Last week, I made an appointment to have an IUD inserted. And I’m nervous as hell.
I work in abortion services. Granted, not as medical staff, but I still deal with women’s reproductive health in some capacity every day that I work. I talk about, think about, listen to people talk about it. I can describe the surgical abortion process in my sleep. I make it my business to learn as much as I can about safe sex and birth control, mostly so I can be a reliable resource to my friends (but also so that I can be good at my job). So I was surprised to find my hand shaking as I dialed the number of the sexual health clinic.
My history with birth control is relatively short, and not super positive. I started on the pill six years ago, and it has never been anything but a headache for me. I had very regular, pain-free periods before I went on it, but it turned my monthly visit into a cramp-y nightmare. Much worse than that was the effect it had on my moods. I can’t really describe the fog of weepy, crushing depression I lived in for five years, except to say that when I stopped taking the pill last year it was as if a great black cloud was swept from my life.
Since then, I have been using condoms only, which makes me nervous as all get out. I have wanted to have an IUD inserted for a while, but I have no family doctor and was living in a province where, since I am over 25 years old and not a student, there was nowhere else I could go to have it inserted (or even to get a pap test).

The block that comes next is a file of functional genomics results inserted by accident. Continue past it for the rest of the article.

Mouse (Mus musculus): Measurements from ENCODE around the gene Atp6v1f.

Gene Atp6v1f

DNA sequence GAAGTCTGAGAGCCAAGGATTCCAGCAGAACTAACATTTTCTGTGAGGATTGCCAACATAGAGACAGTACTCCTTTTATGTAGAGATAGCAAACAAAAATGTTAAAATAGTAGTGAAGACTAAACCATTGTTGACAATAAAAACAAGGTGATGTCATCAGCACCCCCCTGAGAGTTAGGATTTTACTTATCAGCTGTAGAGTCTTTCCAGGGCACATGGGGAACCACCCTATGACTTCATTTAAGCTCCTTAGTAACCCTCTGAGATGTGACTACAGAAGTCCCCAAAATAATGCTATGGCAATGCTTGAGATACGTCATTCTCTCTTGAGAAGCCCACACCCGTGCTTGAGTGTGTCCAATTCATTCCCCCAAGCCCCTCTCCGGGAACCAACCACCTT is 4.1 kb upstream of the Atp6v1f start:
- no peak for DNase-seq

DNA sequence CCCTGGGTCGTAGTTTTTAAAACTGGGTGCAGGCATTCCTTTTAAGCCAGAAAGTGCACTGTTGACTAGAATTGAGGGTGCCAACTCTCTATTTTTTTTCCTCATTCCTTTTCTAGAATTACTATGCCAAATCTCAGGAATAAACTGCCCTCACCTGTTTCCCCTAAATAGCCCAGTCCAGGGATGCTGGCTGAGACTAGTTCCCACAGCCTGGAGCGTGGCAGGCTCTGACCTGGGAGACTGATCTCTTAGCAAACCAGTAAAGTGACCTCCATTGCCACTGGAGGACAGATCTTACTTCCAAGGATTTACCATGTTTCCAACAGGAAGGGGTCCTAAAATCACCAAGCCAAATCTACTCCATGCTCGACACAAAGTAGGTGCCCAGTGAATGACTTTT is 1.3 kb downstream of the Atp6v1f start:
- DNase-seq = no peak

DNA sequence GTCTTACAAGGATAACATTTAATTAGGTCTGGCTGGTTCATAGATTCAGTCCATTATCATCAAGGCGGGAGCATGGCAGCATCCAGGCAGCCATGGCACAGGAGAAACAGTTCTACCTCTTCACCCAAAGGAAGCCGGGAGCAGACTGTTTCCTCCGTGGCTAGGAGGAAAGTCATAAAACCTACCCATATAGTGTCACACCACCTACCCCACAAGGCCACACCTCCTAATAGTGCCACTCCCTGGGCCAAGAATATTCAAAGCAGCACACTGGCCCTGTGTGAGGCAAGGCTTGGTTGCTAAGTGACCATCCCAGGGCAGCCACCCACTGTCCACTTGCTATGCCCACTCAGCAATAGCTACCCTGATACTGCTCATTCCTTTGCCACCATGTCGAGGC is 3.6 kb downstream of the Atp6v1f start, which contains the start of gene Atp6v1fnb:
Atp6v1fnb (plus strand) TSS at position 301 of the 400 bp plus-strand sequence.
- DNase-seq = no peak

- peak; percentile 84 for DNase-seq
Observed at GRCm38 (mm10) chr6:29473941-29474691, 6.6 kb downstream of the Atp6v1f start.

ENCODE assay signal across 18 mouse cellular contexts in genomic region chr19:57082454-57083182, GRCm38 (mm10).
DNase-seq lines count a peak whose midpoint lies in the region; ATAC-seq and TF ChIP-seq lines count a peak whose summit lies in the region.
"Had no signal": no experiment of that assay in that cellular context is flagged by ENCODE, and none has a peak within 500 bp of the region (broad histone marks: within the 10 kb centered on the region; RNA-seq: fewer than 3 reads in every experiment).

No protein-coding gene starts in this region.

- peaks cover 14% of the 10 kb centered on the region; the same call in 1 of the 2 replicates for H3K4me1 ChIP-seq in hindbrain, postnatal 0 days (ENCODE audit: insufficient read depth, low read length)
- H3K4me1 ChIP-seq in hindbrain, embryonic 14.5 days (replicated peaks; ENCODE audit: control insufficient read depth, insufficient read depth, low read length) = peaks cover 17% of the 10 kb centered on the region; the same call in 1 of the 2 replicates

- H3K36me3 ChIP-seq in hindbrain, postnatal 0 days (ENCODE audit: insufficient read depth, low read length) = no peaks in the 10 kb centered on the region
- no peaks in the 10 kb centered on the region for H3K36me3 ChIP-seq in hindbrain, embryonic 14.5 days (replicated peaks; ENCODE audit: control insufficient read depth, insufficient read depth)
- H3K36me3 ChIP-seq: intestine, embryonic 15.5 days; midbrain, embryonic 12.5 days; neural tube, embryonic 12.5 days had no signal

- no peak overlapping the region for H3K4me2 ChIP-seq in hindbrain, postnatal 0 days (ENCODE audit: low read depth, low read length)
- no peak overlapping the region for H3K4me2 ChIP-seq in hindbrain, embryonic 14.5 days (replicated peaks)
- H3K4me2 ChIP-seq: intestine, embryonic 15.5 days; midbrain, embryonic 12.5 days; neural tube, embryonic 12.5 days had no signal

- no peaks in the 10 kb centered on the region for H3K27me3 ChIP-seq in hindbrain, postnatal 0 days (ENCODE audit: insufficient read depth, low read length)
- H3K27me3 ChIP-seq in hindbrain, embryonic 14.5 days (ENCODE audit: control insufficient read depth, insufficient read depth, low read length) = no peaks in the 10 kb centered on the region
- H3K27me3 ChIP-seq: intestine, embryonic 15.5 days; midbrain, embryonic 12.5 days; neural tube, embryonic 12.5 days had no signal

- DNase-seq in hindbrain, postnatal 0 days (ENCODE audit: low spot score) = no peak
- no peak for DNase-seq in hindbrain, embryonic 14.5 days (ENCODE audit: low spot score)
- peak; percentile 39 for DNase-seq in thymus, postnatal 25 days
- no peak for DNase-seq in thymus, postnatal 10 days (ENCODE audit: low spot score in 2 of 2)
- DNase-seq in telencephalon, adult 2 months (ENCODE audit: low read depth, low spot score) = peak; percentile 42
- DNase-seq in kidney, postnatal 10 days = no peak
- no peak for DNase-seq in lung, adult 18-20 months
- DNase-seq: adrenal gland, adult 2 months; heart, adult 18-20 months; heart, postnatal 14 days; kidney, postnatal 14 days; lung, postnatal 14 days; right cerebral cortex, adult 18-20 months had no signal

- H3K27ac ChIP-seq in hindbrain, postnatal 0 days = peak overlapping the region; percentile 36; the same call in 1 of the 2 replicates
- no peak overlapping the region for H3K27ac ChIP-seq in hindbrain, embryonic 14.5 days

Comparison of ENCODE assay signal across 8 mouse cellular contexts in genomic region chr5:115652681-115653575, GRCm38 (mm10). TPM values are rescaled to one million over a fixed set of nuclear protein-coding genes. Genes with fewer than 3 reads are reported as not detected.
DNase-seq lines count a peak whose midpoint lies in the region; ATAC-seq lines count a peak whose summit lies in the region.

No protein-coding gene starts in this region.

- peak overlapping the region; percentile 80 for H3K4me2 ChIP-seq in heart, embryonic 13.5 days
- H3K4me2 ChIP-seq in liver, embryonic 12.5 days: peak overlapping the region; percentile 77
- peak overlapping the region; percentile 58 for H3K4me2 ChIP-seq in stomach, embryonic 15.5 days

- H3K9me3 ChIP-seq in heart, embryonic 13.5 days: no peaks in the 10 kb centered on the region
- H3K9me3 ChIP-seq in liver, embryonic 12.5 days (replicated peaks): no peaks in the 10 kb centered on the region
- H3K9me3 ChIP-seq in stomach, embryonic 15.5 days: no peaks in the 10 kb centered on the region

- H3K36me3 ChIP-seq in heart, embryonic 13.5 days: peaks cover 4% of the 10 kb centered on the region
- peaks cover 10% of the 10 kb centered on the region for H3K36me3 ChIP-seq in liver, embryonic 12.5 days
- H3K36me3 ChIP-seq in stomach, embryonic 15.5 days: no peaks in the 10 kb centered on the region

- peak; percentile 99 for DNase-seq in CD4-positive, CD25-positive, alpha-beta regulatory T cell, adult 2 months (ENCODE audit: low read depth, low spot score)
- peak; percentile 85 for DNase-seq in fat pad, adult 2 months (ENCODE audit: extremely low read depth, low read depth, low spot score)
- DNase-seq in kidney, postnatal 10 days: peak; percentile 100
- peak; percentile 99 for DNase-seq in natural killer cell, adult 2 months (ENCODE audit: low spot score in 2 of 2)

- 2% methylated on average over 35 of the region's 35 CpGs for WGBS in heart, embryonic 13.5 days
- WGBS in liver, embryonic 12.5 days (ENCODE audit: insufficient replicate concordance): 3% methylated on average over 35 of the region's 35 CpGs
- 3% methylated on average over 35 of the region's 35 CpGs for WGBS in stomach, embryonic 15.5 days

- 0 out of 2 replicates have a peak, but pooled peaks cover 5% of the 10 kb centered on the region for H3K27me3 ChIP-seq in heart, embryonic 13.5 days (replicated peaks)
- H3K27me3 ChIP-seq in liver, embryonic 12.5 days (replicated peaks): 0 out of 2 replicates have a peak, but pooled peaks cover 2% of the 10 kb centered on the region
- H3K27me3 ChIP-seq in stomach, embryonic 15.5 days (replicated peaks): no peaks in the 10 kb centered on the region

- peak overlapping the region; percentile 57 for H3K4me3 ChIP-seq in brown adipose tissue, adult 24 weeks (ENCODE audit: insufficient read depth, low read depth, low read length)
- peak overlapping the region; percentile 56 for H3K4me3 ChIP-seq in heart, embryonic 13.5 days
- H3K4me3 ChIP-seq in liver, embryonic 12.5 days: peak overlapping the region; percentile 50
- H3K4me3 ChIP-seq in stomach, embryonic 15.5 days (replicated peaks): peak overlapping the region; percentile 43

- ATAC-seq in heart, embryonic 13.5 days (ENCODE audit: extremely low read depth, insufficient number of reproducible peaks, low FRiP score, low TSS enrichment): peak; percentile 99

Now I am living in Toronto, a city I love for many reasons, not least of all the amazing access to health care I suddenly have. So you would think I would be excited to pick up the phone and make that appointment. But my voice shook as I talked to the woman on the other line, and my hand was shaking as I tried to read out the numbers on my health card. Because the thing is, I’m scared of doctors. I’m nervous about having the IUD put in. The thought of the procedure gives me a great deal of anxiety. And this experience is making me better at my job.
I remember now, as I talk to women on the phone trying to book their abortion appointments, what it feels like to contemplate lying on the table, feet in the stirrups, with a doctor who – let’s face it – is essentially a stranger, prying their way into your nether regions. I slow down a little, I let them shuffle around for their health card without rolling my eyes. When they come into the admitting office, I let them talk without interruption, even though I have already told them they will be speaking to a counsellor next.
Women are human, on both ends of the appointment line. Most of us would prefer not to have to have our cervix dilated by strangers. We are nervous sometimes. But it’s important for those of us who work in healthcare to remember what it feels like to be on the other side of it, even if we do see twenty cases a day, or a hundred cases a day. Medicine needs to have a human face – and maybe abortion more than any other, because it is not always easy.
I love my work, because every day it allows me to discover a new way to trust women.